To achieve this, USAID is trying to 1) strengthen and improve systems 
necessary for an environment of rule of law, and 2) support 
reintegration and economic recovery at the community level. The 
mission is currently implementing projects in humanitarian assistance 
and rehabilitation, improved food security, public sector capacity-
building, HIV/STD prevention, women's support initiatives, and the 
administration of justice. 

The US Information Service maintains an American Cultural center in 
Kigali, which offers public access to English-language publications and 
information on the United States. American business interests have 
been small;  currently, private U.S. investment is limited to the tea 
industry. Annual U.S. exports to Rwanda under $10 million annually 
from 1990-1993, have exceeded $40 million in 1994 and 1995. 

Principal U.S. Officials

Ambassador--Robert Gribbin
Deputy Chief of Mission--Eugene Tuttle
Director AID program--George Lewis
Public Affairs Officer--Alice Lemaistre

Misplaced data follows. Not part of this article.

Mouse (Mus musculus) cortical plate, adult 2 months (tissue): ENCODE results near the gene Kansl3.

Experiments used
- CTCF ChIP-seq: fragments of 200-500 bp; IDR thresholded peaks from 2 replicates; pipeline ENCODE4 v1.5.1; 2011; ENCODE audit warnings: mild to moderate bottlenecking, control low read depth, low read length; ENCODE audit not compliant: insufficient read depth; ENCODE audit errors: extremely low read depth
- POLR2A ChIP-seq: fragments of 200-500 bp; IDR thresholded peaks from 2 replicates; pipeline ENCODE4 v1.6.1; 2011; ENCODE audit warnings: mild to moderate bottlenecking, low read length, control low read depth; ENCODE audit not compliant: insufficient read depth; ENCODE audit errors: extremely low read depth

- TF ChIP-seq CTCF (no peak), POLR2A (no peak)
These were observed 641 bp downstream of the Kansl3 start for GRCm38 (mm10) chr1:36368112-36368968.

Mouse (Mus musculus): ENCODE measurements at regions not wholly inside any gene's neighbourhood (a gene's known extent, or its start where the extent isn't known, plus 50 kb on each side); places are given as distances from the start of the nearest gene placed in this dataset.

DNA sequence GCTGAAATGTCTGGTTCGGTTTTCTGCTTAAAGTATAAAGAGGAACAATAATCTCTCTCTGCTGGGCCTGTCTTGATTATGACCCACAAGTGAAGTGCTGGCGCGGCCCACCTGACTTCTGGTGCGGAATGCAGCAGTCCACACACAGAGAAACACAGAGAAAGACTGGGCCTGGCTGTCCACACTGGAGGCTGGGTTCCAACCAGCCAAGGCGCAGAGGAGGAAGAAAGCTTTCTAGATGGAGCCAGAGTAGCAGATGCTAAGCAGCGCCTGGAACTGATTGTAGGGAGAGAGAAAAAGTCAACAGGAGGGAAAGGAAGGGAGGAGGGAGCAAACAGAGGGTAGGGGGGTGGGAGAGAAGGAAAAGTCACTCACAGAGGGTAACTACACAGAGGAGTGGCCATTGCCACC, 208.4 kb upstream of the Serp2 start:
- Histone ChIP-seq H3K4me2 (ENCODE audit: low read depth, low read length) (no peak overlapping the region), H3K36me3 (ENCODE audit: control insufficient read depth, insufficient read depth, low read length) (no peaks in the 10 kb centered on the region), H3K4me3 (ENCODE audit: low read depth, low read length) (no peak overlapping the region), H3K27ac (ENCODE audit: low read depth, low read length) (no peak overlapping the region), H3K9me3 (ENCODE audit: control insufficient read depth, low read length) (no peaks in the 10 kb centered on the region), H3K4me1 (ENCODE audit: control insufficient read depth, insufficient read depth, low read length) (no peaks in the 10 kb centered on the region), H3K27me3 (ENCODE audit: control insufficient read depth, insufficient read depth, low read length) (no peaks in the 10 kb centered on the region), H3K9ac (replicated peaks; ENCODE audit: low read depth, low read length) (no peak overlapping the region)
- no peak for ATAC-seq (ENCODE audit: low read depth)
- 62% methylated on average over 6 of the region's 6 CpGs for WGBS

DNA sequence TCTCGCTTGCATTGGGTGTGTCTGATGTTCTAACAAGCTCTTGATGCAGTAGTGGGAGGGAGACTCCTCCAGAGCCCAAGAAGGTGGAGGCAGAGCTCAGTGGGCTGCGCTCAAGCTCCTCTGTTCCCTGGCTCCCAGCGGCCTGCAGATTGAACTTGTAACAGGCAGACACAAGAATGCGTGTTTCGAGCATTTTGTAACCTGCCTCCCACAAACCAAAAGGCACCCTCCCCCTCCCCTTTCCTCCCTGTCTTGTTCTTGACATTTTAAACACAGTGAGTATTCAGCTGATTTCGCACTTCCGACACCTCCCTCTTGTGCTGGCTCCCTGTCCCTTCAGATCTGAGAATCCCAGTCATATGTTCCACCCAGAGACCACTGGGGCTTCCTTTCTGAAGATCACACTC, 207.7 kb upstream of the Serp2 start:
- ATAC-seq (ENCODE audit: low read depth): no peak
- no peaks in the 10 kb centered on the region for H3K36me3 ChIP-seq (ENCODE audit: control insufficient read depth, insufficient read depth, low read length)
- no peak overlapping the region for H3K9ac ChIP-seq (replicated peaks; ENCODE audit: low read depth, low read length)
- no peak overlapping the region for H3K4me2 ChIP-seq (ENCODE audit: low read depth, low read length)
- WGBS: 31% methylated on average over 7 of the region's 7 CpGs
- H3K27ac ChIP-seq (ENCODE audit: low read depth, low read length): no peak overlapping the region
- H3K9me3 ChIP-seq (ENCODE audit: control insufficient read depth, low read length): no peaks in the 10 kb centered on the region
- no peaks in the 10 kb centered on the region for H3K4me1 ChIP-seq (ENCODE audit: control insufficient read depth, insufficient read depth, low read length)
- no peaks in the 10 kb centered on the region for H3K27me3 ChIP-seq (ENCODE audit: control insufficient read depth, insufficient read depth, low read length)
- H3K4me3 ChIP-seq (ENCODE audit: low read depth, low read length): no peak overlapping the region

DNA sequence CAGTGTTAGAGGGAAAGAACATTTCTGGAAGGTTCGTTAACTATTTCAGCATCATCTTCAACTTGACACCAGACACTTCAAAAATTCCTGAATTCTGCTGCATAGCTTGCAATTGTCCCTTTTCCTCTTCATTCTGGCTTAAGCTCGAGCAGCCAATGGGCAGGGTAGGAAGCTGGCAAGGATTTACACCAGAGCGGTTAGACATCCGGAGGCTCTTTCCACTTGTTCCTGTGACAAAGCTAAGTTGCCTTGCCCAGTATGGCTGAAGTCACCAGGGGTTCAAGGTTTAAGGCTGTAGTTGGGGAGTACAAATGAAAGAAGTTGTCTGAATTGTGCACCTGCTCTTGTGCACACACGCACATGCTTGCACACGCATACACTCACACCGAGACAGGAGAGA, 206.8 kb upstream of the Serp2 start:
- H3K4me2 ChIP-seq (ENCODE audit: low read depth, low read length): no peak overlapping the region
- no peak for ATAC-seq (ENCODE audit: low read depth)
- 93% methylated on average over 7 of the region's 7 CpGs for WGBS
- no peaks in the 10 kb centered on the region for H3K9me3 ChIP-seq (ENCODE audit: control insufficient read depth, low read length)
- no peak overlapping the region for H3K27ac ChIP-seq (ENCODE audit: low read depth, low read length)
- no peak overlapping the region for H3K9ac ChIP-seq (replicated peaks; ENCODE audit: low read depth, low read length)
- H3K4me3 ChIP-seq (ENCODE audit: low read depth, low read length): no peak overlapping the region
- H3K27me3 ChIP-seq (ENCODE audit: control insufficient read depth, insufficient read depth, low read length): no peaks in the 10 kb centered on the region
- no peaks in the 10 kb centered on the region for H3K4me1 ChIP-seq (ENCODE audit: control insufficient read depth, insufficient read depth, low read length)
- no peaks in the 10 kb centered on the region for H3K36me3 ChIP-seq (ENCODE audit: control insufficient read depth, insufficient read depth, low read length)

The U.S. embassy is located on Boulevard de la Revolution, P.O. Box 
28, Kigali  (Tel. 250-75601/02, Fax 250-77228).

TRAVEL NOTES

Entry Requirements: a passport, a visa and evidence of yellow fever 
immunization are required. Airport visas are not available. Travelers 
should obtain the latest information and details from the embassy  of 
the Republic of Rwanda, 1714 New Hampshire Ave., N.W., 
Washington, D.C. 20009, Tel: 202-232-2882. The Rwandan Franc is 
freely exchangeable for hard currencies in exchange bureaus and 
banks. Credit cards are acceptable only at a few hotels in Kigali;  and 
travelers should expect to handle most expenses in cash.

Medical Facilities: Medical facilities are extremely limited and trained 
medical personnel are in short supply. Travelers generally bring their 
own medicines. Information on health conditions are precautions may 
be obtained from the Centers for Disease Control and Prevention's 
International Travelers Hotline at 404-332-4559.

Telecommunications: Cable service, long-distance telephone and 
telefax service are available in Kigali, but in only a few of the larger 
towns outside of the capital.

Transportation: Several flights weekly are available from African and 
European cities (Nairobi, Entebbe, Brussels and Paris). Rwanda has no 
railways and no reliable public transportation service outside of Kigali. 

National Holidays: Businesses and the U.S. embassy may be closed on 
the following Rwandan national
holidays:

New Year's Day--January 1
End of Ramadan--#
Labor Day--May 1
Ascension Day--#
National Day--July 1
Rwandan Liberation Day--July 4
Republic Day--September 25
All Saints Day--November 1
Christmas Day--December 25

# = Date varies each year